Skip to main content

Frankel Data & Racings Business Strategy of Hope

"A sold-out crowd of 32,500 people watched Frankel win Champions Day at Ascot in October" says CNN in a story yesterday.

32,500 people. That's quite a number. The Hamilton Tiger Cats would like that crowd. So would the Toronto Blue Jays.  That's a larger crowd than any NHL game. 

If 32,500 people show up at whereever in NA - which for arguments sake would be about 30,000 more than usual - each would play maybe $40 into the betting pools. On-track, takeout breeds much more revenue for the home track than off-track, so again for argument's sake, lets set the rake rate at 20%.

30,000 bettors each betting $40 is $1.2 million of handle. 20% of $1.2 million is $240,000. It can be argued that a horse like Frankel brought in a quarter million of revenue for the racetrack (from only betting).

If you add another $40 for parking, program and concessions, we have another $1.2M in revenues. So, off a back of a napkin, let's say the wonderhorse brought in about $1.5M that otherwise would not be brought in.

That sounds like a lot. But is it? I think it is.

The NFL, for example, has about $100 in per capita spend at each game. That includes plenty of cash from merchandising. People buy Adrian Peterson shirts, they don't buy Frankel jerseys. Still, the "FCI" (fan cost index) of $100 for the NFL is equal to some studies, like the one in California, that showed an FCI of $100 for racing at Santa Anita.

Ignoring television revenue one would think the two "sports" would be more on par with each other, but really they aren't. A football fan is a repeat customer. I know very few people who have watched, or attended one football game. I bet you or I can name a thousand people we know who have gone to one horse race.

Because we have so few horses that have star power, like a Frankel or Zenyatta, and there are only so many Kentucky Derby's each year, we don't have real television revenues, and our repeat customers are tiny. 

It's why - and we've gone over this many times - racing must concentrate on increasing handle as a growth strategy. Getting someone who bets $100 a weekend to bet $200 a weekend and then $500 a week, because they bet a little on Wednesday and Thursday now, is a goal that's attainable. That pays the bills: Turning the casual fan into a weekend warrior into an every day bettor.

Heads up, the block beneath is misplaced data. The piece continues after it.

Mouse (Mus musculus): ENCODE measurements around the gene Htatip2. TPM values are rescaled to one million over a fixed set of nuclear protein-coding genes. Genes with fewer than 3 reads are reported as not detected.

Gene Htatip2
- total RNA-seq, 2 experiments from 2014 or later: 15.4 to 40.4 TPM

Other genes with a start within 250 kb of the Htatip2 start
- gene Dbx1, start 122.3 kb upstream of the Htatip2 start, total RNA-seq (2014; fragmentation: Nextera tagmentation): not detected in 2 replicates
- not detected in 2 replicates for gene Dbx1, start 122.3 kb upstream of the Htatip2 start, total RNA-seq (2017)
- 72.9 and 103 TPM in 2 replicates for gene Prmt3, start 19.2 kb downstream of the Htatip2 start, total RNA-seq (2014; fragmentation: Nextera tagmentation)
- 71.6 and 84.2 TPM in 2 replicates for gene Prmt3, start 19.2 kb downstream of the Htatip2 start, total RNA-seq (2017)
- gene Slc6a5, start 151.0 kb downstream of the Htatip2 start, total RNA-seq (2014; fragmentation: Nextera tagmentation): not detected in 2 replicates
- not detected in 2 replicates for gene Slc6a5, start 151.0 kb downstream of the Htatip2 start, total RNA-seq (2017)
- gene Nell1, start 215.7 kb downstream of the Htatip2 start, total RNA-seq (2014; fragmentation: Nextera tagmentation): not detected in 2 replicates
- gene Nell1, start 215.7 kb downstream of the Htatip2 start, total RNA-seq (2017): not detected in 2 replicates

Customers of anything - cable TV, coffee drinkers, Norm at Cheers, whatever -  have a lifetime value. It's a common metric. Football fans are fans for years. They watch a Sunday ticket, go to a game or games, have a super bowl party and buy a shirt or a hat. They buy their kid Madden 2013, and 2014 and 2015. Getting a horseplayer to play more and form racing as a habit is our Madden.

The problem with that is winning and losing. Winning something - anything no matter how little - breeds excitement and loyalty. Losing sucks. In horse racing, beating a 25% takeout is not easy. It's virtually impossible. And high takeout is here to stay, just look at the headlines.

This is one major reason, I believe, racing focuses on hope as their business strategy. We see it almost every day. The hope that a Frankel or a Zenyatta comes along each year and brings people to the track. The hope that a Secretariat film will jolt the energy back into racing. The hope that "all we need is a Triple Crown winner". The hope that an HBO series will help. The hope that somehow, somewhere, something will happen to get people flock to racecourses again and spend their $100 per capita like they do at a Raiders game.

Unfortunately that hasn't happened and won't happen. Hope isn't a business strategy, it's what rudderless ships lost in a storm cling to. Racing needs to lose the hope, and develop some change instead.

Comments